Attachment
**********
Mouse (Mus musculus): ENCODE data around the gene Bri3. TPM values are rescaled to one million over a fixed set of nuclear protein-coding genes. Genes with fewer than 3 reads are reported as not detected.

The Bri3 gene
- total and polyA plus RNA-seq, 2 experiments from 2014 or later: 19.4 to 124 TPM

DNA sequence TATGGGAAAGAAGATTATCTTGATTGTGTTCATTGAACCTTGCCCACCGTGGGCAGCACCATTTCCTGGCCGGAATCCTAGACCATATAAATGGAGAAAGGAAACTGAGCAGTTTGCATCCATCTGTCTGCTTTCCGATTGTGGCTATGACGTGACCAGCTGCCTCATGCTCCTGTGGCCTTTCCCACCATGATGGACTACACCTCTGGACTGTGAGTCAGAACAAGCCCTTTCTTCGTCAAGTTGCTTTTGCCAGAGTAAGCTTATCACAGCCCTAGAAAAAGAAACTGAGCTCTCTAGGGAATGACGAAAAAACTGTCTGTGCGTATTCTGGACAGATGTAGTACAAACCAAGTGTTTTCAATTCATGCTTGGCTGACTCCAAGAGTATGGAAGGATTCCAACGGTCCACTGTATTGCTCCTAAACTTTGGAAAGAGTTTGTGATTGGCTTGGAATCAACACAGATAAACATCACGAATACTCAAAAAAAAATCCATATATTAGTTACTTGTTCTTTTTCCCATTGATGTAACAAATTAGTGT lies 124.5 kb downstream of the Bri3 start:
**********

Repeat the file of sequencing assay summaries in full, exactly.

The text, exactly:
Mouse (Mus musculus): ENCODE data around the gene Bri3. TPM values are rescaled to one million over a fixed set of nuclear protein-coding genes. Genes with fewer than 3 reads are reported as not detected.

The Bri3 gene
- total and polyA plus RNA-seq, 2 experiments from 2014 or later: 19.4 to 124 TPM

DNA sequence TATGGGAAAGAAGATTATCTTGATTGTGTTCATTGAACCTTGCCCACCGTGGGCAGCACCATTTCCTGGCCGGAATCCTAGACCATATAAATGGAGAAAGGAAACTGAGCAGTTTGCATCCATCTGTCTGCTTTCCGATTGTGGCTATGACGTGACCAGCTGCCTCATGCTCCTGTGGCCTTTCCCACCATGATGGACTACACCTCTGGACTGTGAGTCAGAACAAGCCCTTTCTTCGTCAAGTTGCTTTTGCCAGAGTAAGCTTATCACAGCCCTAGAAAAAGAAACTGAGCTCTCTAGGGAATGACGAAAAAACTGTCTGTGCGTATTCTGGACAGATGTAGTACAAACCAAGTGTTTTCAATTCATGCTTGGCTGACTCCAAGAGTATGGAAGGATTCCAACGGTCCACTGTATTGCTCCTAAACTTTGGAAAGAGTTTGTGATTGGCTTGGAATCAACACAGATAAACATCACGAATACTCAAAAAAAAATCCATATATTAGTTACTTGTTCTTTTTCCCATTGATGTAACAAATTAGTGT lies 124.5 kb downstream of the Bri3 start: